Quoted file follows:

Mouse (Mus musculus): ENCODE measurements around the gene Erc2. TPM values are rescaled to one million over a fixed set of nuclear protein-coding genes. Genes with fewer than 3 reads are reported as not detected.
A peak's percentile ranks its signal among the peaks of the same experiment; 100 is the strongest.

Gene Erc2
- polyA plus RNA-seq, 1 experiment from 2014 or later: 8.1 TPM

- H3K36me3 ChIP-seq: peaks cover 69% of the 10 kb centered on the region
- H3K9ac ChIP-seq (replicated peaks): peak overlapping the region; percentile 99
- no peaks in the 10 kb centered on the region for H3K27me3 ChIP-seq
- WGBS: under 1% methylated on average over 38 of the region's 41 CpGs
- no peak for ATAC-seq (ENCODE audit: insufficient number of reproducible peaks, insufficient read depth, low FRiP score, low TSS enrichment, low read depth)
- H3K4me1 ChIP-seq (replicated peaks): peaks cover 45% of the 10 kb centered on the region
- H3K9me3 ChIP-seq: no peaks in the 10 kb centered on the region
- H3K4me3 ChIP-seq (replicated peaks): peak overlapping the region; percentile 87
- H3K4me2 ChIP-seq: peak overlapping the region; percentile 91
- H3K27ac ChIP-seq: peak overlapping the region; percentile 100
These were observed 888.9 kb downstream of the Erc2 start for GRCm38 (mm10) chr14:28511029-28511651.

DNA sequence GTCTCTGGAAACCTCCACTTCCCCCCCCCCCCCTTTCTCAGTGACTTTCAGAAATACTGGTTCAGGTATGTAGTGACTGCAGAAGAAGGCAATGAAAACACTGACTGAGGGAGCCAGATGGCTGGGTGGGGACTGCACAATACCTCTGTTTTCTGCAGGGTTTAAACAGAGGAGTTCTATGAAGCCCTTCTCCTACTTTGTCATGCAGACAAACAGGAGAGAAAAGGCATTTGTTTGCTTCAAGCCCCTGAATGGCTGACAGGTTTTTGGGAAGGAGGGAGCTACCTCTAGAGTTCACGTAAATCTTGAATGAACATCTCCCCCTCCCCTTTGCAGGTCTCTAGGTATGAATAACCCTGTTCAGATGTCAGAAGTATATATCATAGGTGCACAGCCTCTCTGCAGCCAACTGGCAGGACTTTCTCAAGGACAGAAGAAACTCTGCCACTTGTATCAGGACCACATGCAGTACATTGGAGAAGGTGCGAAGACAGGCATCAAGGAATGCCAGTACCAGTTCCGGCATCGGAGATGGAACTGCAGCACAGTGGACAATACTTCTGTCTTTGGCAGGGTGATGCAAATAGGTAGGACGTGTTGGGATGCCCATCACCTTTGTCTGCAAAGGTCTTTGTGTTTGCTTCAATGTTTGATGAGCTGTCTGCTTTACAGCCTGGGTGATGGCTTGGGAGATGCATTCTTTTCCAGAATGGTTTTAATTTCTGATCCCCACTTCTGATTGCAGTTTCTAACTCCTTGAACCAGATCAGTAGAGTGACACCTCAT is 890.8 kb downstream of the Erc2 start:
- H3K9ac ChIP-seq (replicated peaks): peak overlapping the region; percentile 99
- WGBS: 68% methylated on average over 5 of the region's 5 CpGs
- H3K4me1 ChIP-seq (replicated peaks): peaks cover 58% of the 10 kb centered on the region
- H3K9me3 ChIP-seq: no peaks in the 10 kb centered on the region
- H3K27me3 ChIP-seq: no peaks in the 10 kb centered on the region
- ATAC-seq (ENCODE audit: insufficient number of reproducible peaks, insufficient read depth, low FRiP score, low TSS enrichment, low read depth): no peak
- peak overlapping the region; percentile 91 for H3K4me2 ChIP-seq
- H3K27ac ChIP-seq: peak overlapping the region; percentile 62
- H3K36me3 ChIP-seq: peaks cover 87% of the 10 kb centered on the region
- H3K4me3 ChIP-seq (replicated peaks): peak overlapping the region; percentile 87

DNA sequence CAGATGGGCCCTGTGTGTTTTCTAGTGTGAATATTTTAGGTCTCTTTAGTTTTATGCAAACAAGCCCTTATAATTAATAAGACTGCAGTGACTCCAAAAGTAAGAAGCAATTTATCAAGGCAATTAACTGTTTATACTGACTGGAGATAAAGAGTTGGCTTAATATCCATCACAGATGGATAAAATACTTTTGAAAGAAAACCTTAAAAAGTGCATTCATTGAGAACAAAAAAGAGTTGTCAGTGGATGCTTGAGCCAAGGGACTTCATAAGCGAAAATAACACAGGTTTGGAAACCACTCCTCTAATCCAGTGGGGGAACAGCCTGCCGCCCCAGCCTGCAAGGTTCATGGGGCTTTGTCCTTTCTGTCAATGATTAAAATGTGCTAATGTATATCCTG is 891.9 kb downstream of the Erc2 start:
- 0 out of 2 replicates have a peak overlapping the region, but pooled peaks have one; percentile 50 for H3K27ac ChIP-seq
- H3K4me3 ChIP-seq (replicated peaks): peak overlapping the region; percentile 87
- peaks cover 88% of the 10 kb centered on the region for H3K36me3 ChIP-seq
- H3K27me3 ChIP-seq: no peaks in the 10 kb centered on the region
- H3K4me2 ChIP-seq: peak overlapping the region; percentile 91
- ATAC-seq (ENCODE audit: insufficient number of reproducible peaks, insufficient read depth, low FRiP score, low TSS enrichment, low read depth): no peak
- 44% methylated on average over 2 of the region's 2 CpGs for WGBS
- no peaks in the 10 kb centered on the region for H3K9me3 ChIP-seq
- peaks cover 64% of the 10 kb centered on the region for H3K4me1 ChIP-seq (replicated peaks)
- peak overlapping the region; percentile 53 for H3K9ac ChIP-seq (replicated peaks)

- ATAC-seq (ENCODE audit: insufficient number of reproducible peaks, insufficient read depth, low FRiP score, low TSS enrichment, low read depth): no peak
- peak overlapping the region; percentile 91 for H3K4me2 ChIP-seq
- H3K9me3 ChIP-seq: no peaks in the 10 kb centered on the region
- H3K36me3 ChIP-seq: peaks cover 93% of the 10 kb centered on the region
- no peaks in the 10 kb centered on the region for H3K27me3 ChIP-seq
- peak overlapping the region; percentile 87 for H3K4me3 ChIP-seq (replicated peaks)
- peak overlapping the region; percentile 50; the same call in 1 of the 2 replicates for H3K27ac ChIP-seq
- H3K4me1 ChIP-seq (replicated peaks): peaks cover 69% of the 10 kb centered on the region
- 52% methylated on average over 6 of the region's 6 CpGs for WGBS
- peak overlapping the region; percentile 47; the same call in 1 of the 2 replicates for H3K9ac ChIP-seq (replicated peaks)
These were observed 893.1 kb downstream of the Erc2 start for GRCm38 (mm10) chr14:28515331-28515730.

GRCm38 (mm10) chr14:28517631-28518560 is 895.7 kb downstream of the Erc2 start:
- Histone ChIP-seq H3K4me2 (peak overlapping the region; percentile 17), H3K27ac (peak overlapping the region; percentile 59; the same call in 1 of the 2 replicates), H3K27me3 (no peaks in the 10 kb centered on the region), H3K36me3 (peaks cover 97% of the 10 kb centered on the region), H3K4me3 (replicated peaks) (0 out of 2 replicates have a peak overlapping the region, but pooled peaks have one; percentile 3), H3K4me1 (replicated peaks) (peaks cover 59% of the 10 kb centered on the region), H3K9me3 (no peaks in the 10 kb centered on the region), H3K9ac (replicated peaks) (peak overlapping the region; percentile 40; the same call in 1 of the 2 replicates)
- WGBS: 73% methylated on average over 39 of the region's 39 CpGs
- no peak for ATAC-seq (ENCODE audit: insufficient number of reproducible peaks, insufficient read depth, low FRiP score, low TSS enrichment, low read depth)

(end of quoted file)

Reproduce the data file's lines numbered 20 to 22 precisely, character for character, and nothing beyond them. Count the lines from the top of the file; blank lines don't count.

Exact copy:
- H3K9me3 ChIP-seq: no peaks in the 10 kb centered on the region
- H3K27me3 ChIP-seq: no peaks in the 10 kb centered on the region
- ATAC-seq (ENCODE audit: insufficient number of reproducible peaks, insufficient read depth, low FRiP score, low TSS enrichment, low read depth): no peak